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“We as human beings can manifest our own futures,” says pianist and composer Victor Gould. “The older I get, the more apparent it’s become to me that thoughts really do become things.”
During a phone conversation in late September, Gould explains the meaning behind the title of Thoughts Become Things (Blue Room Music), his third album as a leader. His observations reflect a worldview that underpins every note captured on the recording, a complex and ambitious musical statement built around a narrative that’s structurally stealthy but philosophically specific.
“I’m painting the picture of a fictional journey, where someone is racing through thoughts and organizing them in their head,” he says. “In the beginning, the tonality is kind of minor, or even darker than minor. But slowly, bit by bit, it becomes happier and happier, and by the end of the piece, it’s like this character has finally broken out of that negative thought pattern. It’s never resolved, but they’re in a better place.”
Gould’s personal odyssey began in Simi Valley, California, where his early love of classical music bent toward jazz due in part to the influence of Hollis Gould, his father, a talented amateur flute player. “One of the main reasons he got me on piano is because he wanted somebody to play with at the house,” Gould notes, laughing. “We were always jamming.” When the pair wasn’t making their own music, the house was filled with the sounds of Miles Davis, Herbie Hancock and Hollis’ personal favorite, flutist and saxophonist Hubert Laws. And while he let his son borrow his discs, he imposed a strict limit. “He only let me have four of his CDs at a time in my room,” Gould recalls. “I had to be really organized to get through his entire collection.”
Rather than abandoning his affection for classical music, however, Gould found ways of incorporating some of its elements into his jazz songwriting. “I did a piece for symphony orchestra toward the end of my master’s degree program at the Thelonious Monk Institute in New Orleans,” he says. “It made me confident to add that instrumentation.”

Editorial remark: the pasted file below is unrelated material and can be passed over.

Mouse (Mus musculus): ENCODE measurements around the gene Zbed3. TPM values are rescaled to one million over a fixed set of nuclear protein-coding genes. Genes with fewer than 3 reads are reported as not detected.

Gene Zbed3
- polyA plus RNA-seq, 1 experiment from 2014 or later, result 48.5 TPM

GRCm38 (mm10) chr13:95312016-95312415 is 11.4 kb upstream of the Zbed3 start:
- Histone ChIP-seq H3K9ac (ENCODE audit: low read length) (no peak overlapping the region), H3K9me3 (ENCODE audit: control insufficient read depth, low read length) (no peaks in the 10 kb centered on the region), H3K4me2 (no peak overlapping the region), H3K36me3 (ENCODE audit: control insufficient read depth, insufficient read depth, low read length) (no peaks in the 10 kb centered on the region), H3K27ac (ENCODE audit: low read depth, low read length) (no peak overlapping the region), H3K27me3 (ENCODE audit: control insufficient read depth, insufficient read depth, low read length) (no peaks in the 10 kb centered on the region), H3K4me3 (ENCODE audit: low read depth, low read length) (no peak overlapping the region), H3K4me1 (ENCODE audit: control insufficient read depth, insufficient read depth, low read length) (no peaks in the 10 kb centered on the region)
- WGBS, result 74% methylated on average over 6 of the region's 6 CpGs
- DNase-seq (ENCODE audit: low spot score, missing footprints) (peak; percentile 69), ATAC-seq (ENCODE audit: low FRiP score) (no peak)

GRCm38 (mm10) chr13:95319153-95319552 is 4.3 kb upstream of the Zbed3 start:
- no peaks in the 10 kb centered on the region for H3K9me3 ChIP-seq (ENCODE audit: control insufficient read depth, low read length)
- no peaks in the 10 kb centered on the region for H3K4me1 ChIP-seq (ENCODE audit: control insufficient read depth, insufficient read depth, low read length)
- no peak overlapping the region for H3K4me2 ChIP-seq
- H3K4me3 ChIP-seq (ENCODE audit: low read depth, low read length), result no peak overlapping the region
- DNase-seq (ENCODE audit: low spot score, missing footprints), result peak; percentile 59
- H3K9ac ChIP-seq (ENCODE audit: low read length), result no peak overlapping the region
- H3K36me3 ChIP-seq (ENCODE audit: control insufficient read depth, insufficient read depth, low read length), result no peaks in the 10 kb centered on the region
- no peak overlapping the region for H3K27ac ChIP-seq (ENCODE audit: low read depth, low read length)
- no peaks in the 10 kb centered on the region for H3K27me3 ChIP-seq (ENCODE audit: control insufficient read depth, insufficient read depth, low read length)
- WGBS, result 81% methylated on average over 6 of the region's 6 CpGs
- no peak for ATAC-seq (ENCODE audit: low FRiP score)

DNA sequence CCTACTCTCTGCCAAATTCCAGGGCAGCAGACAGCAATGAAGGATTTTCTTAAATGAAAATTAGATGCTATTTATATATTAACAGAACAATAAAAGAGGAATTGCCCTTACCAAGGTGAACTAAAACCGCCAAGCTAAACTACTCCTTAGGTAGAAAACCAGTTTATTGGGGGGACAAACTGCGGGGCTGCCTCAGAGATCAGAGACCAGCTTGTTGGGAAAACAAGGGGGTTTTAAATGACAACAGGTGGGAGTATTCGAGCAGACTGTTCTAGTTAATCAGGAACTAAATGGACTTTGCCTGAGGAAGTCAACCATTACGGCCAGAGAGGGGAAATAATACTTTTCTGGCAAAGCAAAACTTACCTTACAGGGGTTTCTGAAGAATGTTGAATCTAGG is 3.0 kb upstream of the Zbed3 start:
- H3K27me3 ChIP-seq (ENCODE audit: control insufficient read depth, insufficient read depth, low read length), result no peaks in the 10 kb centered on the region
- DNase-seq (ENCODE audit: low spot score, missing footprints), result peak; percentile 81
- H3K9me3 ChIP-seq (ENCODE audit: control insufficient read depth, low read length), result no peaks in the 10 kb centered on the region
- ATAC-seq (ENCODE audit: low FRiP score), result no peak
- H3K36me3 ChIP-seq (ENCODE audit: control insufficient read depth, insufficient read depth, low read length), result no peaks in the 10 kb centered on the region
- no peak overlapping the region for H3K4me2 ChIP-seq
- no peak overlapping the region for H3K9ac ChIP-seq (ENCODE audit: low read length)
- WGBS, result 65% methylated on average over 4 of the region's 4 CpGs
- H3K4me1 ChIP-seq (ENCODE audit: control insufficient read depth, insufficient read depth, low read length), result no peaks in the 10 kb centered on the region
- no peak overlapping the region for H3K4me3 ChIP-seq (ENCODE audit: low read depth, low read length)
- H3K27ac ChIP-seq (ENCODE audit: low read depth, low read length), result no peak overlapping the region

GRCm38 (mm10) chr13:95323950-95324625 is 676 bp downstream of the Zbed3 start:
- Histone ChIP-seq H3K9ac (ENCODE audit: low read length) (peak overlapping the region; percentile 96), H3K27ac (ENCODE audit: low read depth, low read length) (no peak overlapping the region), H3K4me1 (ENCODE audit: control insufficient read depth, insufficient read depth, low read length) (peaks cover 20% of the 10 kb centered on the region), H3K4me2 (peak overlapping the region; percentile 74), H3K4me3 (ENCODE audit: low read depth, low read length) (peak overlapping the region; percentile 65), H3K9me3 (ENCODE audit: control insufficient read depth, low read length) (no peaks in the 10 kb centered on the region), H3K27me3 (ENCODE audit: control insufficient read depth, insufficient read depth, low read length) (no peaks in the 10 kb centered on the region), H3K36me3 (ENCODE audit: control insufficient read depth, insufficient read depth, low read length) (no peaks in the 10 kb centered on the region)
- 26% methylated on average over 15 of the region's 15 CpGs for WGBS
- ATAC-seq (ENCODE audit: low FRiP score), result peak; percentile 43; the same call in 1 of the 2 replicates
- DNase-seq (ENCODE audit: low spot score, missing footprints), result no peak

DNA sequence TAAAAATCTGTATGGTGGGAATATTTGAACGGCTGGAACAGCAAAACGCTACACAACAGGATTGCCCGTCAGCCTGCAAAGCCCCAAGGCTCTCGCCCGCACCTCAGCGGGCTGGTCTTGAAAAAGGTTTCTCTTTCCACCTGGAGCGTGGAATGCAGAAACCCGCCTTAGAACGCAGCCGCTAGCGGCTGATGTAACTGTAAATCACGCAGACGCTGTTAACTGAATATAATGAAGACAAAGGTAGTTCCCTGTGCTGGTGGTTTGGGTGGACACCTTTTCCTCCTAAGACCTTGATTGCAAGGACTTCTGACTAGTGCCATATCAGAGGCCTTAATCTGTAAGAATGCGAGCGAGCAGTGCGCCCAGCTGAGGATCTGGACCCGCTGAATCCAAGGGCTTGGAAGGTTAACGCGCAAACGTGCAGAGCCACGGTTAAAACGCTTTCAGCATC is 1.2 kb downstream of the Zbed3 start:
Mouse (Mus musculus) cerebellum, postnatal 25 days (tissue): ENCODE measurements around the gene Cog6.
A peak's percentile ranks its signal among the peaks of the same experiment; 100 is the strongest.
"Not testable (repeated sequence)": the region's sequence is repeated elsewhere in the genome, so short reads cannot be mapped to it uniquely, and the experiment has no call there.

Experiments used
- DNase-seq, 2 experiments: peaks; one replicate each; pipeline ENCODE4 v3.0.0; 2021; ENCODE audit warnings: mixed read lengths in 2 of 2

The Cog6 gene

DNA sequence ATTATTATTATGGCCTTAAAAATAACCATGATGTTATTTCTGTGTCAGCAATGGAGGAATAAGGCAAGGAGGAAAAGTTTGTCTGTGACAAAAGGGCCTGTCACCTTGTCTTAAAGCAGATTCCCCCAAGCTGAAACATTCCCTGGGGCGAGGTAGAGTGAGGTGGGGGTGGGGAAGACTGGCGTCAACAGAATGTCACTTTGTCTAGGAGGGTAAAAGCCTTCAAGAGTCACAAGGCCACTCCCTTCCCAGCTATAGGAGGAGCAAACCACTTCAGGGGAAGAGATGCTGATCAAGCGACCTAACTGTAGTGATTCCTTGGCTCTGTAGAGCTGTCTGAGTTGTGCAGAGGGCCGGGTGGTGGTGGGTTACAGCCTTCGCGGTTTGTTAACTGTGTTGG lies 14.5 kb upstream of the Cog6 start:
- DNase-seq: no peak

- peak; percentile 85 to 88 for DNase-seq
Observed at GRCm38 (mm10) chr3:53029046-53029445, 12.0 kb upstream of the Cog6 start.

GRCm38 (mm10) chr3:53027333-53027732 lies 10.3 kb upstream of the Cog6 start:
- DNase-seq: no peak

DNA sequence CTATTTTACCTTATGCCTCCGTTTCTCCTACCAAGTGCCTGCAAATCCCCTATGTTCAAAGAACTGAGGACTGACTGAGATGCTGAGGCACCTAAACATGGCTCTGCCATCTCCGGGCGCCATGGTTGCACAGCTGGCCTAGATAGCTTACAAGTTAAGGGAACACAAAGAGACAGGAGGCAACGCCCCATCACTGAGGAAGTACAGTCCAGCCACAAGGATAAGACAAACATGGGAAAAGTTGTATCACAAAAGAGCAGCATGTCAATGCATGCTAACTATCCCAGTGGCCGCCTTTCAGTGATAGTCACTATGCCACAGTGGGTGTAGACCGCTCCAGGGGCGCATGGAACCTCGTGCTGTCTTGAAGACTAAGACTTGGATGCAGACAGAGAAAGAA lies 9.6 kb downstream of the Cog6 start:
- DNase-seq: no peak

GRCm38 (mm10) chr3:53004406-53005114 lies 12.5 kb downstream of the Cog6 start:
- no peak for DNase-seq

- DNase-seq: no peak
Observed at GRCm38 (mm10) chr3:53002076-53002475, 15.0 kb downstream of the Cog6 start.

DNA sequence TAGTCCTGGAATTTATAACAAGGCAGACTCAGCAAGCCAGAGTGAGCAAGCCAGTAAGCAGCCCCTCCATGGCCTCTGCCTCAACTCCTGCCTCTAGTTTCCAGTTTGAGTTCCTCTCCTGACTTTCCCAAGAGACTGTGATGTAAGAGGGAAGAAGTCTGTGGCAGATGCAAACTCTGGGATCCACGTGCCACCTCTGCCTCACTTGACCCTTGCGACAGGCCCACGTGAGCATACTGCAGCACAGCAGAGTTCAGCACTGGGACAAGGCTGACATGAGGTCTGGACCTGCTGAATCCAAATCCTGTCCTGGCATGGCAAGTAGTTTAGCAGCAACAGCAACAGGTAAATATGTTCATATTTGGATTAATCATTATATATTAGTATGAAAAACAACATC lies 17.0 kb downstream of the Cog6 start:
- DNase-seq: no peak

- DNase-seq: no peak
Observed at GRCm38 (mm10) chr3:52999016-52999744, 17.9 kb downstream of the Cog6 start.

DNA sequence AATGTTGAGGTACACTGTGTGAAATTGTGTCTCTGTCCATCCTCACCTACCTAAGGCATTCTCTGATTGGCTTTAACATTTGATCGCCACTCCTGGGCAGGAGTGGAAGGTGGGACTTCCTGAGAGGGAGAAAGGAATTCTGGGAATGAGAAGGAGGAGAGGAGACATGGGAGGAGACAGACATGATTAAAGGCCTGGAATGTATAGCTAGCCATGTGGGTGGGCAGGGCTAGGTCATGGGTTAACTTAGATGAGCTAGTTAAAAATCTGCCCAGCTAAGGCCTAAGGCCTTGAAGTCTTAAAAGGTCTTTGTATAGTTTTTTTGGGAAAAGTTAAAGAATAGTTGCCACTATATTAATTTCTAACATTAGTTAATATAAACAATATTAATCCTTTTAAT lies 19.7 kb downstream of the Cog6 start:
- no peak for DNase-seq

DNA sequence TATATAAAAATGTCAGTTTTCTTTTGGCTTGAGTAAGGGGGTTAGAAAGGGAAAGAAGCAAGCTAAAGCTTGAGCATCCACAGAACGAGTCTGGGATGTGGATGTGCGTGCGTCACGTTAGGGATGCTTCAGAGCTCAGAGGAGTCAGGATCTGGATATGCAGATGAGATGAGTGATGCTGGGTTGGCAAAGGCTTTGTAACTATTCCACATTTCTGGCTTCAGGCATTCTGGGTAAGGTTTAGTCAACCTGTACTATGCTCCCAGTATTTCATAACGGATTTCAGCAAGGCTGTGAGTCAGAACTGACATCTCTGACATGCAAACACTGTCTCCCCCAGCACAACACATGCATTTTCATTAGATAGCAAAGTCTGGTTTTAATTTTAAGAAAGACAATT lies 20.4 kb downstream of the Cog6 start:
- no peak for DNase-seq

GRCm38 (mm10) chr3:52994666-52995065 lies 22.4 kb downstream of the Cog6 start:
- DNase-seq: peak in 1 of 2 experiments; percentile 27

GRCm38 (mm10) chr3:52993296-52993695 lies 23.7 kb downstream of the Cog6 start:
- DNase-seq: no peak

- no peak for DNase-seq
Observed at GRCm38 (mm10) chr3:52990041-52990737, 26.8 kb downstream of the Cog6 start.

Indeed, the blending of string quartet arrangements with wind instruments played by the likes of saxophonists Godwin Louis and Dayna Stephens, as well as masterful flutist Anne Drummond, gives Thoughts Become Things a scale and sweep that’s emblematic of Gould’s work. It’s a point of pride, as well. “I remember a critic saying that some of my music was too dramatic,” he says. “But I think of that as a compliment. Drama is a big part of music.”
Another key contributor to Thoughts, trumpeter and longtime collaborator Jeremy Pelt, co-produced the new offering. Gould credits Pelt with suggesting the haunting melody played by cellist Susan Mandel on the title track. The trumpeter also encouraged Gould to include “Brand New,” a fascinating solo-piano improvisation that he originally considered adapting as an introduction for another song. And the pair duet on “Polka Dots and Moonbeams,” a heartfelt version of the Jimmy Van Heusen chestnut that Gould sees as epitomizing the optimistic state his protagonist reaches. “The idea of polka dots and moonbeams is a little surreal, a little mystical,” he acknowledges. “But it’s a different way of looking at things we don’t always understand.”
The set concludes with the propulsive “What Do We Need,” in which Gould tackles questions of an existential nature. “I’m asking, ‘What does society need? What does planet Earth need?’” he says. “The melody is sort of a question. And when the piano, the strings and the bass come in, that’s the answer.” - Michael Roberts